| DIM_TIME    | MONTH_NUMBER_IN_QUARTER         | INTEGER   |
| DIM_TIME    | MONTH_NAME                      | VARCHAR   |
| DIM_TIME    | WEEK_NUMBER_OVERALL             | INTEGER   |
| DIM_TIME    | WEEK_NUMBER_IN_YEAR             | INTEGER   |
| DIM_TIME    | WEEK_NUMBER_IN_QUARTER          | INTEGER   |
| DIM_TIME    | WEEK_NUMBER_IN_MONTH            | INTEGER   |
| DIM_TIME    | DAY_FROM_JULIAN                 | INTEGER   |
| DIM_TIME    | DAY_NUMBER_OVERALL              | INTEGER   |
| DIM_TIME    | DAY_NUMBER_IN_YEAR              | INTEGER   |
| DIM_TIME    | DAY_NUMBER_IN_QUARTER           | INTEGER   |
| DIM_TIME    | DAY_NUMBER_IN_MONTH             | INTEGER   |
| DIM_TIME    | DAY_NUMBER_IN_WEEK              | INTEGER   |
| DIM_TIME    | WEEKEND                         | VARCHAR   |
| DIM_TIME    | DAY_OF_WEEK                     | VARCHAR   |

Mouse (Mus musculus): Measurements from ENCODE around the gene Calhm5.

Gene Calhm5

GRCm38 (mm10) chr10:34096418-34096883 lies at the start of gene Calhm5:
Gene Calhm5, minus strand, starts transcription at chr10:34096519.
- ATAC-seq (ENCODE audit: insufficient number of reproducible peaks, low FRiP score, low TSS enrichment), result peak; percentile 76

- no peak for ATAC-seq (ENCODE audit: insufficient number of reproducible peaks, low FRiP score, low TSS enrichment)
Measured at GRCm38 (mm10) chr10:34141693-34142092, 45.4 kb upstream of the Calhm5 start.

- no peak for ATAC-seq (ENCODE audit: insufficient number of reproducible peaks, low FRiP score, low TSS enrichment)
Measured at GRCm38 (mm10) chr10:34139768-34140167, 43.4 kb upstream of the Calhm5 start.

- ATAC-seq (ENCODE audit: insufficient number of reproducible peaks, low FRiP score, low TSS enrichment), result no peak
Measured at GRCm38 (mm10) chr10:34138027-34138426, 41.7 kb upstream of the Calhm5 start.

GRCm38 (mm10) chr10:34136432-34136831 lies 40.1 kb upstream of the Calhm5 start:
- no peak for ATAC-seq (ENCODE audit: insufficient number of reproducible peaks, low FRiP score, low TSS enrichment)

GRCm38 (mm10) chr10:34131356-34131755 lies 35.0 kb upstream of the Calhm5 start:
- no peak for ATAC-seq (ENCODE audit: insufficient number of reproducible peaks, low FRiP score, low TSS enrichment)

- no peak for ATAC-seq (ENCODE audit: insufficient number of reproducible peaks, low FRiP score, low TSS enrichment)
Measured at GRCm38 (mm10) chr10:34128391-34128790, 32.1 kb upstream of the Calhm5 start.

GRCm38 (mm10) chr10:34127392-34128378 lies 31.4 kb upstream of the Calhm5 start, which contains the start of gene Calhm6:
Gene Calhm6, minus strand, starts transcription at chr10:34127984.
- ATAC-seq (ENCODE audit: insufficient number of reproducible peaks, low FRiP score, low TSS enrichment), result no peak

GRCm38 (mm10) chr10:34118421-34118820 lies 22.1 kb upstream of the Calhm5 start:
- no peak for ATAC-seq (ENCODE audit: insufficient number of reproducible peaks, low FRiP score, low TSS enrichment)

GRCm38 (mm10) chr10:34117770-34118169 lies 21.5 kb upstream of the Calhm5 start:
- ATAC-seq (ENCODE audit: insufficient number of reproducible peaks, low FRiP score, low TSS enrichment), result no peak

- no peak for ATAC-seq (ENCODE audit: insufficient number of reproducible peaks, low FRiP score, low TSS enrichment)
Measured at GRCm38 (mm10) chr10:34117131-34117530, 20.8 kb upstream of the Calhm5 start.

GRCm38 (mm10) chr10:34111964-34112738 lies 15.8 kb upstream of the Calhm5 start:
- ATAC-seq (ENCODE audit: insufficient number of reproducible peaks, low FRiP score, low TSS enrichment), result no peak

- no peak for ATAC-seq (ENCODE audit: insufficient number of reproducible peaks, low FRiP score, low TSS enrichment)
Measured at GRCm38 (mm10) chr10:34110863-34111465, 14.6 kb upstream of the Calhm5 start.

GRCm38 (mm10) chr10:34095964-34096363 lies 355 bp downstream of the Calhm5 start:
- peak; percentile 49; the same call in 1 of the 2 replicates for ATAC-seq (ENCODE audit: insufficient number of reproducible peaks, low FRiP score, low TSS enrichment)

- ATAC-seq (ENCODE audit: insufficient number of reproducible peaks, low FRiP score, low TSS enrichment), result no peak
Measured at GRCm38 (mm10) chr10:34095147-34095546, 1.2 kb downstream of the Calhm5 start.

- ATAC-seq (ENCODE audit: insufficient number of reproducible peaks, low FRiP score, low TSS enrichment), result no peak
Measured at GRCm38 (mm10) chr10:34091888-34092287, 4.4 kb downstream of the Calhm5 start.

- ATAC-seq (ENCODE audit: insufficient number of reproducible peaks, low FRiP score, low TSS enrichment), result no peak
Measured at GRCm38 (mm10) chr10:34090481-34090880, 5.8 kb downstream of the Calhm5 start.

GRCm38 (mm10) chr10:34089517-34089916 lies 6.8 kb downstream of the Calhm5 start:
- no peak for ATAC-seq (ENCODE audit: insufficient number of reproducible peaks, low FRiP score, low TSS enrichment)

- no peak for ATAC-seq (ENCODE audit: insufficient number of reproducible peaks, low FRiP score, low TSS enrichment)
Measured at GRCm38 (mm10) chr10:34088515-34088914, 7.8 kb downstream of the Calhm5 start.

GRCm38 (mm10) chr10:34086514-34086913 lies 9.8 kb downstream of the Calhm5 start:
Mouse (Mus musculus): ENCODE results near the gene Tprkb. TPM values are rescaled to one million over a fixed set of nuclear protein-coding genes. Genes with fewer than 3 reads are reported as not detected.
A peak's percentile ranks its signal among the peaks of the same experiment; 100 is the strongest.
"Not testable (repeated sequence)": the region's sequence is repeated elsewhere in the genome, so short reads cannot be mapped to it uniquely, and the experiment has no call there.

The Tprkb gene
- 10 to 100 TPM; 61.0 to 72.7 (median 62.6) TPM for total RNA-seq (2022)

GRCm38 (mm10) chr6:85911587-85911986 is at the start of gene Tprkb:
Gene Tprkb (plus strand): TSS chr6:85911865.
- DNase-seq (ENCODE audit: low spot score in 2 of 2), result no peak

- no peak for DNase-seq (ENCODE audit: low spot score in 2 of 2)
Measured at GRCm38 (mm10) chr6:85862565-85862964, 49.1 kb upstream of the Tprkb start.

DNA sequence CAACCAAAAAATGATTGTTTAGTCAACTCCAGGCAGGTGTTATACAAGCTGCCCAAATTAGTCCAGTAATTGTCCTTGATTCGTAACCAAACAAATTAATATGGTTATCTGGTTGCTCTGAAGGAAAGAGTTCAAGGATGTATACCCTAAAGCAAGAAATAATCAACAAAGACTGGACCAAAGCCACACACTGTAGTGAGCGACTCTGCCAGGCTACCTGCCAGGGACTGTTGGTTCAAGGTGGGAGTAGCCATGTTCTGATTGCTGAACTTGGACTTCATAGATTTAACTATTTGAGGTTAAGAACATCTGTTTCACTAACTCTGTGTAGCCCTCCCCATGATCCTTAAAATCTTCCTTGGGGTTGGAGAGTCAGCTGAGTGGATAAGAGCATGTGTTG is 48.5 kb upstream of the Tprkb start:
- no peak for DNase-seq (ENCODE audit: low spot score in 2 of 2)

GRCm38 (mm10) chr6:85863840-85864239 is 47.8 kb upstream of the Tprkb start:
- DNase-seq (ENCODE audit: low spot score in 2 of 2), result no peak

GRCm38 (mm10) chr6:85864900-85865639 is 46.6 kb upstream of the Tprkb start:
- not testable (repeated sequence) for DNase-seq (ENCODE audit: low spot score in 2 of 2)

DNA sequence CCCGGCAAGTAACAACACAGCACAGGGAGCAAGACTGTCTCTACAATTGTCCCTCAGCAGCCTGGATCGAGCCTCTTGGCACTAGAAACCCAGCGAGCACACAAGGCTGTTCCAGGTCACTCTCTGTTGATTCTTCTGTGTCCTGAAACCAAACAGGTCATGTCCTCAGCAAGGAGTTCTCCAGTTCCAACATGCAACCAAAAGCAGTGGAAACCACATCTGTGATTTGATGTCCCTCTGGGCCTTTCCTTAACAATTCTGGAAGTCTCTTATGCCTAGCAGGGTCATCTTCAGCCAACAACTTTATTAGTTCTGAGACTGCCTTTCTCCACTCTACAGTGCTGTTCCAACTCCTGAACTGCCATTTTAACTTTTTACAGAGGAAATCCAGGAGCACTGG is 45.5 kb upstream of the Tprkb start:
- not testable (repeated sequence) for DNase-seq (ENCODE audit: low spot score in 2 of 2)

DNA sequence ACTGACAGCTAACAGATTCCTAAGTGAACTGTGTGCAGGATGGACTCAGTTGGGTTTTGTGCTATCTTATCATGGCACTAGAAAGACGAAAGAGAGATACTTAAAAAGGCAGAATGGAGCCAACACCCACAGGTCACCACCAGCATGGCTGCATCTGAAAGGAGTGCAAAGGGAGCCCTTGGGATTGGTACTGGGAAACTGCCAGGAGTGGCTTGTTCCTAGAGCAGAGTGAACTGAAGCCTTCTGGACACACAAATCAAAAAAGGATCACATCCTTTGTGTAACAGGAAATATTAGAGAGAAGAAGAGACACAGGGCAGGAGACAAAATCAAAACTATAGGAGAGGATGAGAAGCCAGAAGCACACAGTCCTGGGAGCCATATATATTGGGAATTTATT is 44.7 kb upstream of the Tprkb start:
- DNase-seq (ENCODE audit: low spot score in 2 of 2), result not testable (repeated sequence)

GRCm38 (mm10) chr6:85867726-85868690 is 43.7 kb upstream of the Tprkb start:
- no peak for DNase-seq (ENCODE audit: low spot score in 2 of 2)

| DIM_TIME    | TIME_KEY                        | DATE      |
| DIM_TIME    | TIME_KEY_SEQ                    | INTEGER   |
+-------------+---------------------------------+-----------+

-- Let's look at a few rows
select time_key_seq, time_key, yr, month_number_in_year, fiscal_year
, fiscal_month_number_in_year from dim_time;
+---------------+-------------+-------+-----------------------+--------------+------------------------------+
| TIME_KEY_SEQ  |  TIME_KEY   |  YR   | MONTH_NUMBER_IN_YEAR  | FISCAL_YEAR  | FISCAL_MONTH_NUMBER_IN_YEAR  |
+---------------+-------------+-------+-----------------------+--------------+------------------------------+
| 1             | 2000-01-01  | 2000  | 1                     | 2000         | 11                           |
| 2             | 2000-01-02  | 2000  | 1                     | 2000         | 11                           |